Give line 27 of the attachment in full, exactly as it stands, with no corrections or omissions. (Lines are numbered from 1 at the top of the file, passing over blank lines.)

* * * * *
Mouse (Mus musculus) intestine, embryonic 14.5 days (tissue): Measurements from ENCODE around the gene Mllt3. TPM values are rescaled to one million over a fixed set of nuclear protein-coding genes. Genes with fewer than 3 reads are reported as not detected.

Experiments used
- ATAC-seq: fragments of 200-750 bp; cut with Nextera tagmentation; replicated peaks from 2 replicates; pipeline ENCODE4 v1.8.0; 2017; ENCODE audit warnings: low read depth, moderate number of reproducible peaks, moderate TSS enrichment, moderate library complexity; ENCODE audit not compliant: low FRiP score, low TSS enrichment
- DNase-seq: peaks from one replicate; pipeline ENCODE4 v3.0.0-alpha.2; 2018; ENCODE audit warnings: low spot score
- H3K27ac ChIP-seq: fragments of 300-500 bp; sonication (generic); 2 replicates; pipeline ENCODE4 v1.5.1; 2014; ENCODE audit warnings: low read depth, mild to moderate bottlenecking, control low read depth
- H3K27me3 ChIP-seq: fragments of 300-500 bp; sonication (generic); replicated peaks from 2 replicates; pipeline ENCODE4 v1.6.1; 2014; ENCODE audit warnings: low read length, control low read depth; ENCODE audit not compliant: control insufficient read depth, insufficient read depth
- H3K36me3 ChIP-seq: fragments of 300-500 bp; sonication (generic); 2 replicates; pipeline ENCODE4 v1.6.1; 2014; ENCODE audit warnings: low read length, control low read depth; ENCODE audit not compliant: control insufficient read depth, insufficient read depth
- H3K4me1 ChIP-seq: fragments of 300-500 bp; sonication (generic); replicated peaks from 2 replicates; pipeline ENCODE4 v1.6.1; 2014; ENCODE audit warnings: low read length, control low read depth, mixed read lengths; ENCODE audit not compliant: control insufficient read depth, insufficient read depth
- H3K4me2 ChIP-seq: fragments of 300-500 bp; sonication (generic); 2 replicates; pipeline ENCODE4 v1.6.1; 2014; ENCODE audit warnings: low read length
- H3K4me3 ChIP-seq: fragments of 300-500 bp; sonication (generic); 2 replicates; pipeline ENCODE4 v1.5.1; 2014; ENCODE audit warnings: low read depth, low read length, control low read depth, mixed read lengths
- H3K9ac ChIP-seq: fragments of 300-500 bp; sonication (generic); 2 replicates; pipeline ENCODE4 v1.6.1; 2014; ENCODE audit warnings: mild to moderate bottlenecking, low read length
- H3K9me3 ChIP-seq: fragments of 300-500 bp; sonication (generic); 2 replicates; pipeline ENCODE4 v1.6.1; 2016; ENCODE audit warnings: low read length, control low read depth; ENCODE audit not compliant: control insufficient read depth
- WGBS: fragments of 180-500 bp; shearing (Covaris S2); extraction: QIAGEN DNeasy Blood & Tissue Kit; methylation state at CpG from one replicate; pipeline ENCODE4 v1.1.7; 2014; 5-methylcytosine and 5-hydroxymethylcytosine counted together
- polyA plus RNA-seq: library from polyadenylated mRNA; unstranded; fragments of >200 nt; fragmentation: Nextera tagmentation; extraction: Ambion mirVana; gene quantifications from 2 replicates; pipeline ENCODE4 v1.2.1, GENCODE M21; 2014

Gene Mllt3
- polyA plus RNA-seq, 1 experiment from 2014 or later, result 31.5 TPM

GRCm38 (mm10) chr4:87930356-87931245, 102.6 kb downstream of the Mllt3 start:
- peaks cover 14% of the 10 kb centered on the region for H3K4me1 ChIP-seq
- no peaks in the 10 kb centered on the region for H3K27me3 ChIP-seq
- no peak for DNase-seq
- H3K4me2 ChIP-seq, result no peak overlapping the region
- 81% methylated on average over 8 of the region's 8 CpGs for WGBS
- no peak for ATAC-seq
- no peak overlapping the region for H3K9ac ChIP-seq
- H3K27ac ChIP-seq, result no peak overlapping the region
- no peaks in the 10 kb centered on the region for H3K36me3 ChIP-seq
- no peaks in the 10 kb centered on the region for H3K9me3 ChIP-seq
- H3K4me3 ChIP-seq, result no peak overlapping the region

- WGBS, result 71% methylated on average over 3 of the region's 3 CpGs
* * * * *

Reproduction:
- no peaks in the 10 kb centered on the region for H3K9me3 ChIP-seq